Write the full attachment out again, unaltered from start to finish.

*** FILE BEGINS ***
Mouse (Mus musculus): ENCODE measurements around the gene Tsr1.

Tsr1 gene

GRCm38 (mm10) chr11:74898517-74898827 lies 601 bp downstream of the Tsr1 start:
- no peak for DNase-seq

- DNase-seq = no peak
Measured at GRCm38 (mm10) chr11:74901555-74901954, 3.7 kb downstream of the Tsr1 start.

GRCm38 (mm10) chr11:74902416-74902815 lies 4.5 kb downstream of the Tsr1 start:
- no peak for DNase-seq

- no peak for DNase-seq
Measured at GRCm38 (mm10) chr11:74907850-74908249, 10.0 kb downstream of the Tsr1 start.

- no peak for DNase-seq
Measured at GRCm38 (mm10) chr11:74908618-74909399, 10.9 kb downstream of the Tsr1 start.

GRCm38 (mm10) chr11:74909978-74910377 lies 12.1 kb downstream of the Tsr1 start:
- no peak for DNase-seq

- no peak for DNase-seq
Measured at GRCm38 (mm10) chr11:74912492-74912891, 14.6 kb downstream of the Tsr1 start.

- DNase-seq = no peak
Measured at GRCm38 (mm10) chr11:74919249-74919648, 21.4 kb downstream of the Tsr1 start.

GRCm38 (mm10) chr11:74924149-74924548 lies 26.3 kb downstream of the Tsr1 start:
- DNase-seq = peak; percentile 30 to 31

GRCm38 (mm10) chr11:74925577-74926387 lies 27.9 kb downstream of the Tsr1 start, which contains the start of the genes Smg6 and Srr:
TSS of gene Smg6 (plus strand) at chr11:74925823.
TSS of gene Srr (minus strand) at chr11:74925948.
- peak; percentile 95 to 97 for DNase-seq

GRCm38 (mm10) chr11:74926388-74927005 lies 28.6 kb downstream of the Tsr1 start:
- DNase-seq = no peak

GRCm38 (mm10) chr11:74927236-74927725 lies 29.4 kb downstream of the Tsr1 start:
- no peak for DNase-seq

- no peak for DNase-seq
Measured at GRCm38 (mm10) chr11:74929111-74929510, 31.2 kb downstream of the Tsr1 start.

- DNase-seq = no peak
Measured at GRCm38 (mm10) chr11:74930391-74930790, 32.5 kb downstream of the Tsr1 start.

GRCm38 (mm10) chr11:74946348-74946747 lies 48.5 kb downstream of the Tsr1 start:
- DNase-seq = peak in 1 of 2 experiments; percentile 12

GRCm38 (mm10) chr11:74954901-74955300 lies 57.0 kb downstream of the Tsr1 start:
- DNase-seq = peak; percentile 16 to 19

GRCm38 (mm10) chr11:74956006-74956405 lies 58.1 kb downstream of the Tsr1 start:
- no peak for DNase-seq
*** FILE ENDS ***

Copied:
Mouse (Mus musculus): ENCODE measurements around the gene Tsr1.

Tsr1 gene

GRCm38 (mm10) chr11:74898517-74898827 lies 601 bp downstream of the Tsr1 start:
- no peak for DNase-seq

- DNase-seq = no peak
Measured at GRCm38 (mm10) chr11:74901555-74901954, 3.7 kb downstream of the Tsr1 start.

GRCm38 (mm10) chr11:74902416-74902815 lies 4.5 kb downstream of the Tsr1 start:
- no peak for DNase-seq

- no peak for DNase-seq
Measured at GRCm38 (mm10) chr11:74907850-74908249, 10.0 kb downstream of the Tsr1 start.

- no peak for DNase-seq
Measured at GRCm38 (mm10) chr11:74908618-74909399, 10.9 kb downstream of the Tsr1 start.

GRCm38 (mm10) chr11:74909978-74910377 lies 12.1 kb downstream of the Tsr1 start:
- no peak for DNase-seq

- no peak for DNase-seq
Measured at GRCm38 (mm10) chr11:74912492-74912891, 14.6 kb downstream of the Tsr1 start.

- DNase-seq = no peak
Measured at GRCm38 (mm10) chr11:74919249-74919648, 21.4 kb downstream of the Tsr1 start.

GRCm38 (mm10) chr11:74924149-74924548 lies 26.3 kb downstream of the Tsr1 start:
- DNase-seq = peak; percentile 30 to 31

GRCm38 (mm10) chr11:74925577-74926387 lies 27.9 kb downstream of the Tsr1 start, which contains the start of the genes Smg6 and Srr:
TSS of gene Smg6 (plus strand) at chr11:74925823.
TSS of gene Srr (minus strand) at chr11:74925948.
- peak; percentile 95 to 97 for DNase-seq

GRCm38 (mm10) chr11:74926388-74927005 lies 28.6 kb downstream of the Tsr1 start:
- DNase-seq = no peak

GRCm38 (mm10) chr11:74927236-74927725 lies 29.4 kb downstream of the Tsr1 start:
- no peak for DNase-seq

- no peak for DNase-seq
Measured at GRCm38 (mm10) chr11:74929111-74929510, 31.2 kb downstream of the Tsr1 start.

- DNase-seq = no peak
Measured at GRCm38 (mm10) chr11:74930391-74930790, 32.5 kb downstream of the Tsr1 start.

GRCm38 (mm10) chr11:74946348-74946747 lies 48.5 kb downstream of the Tsr1 start:
- DNase-seq = peak in 1 of 2 experiments; percentile 12

GRCm38 (mm10) chr11:74954901-74955300 lies 57.0 kb downstream of the Tsr1 start:
- DNase-seq = peak; percentile 16 to 19

GRCm38 (mm10) chr11:74956006-74956405 lies 58.1 kb downstream of the Tsr1 start:
- no peak for DNase-seq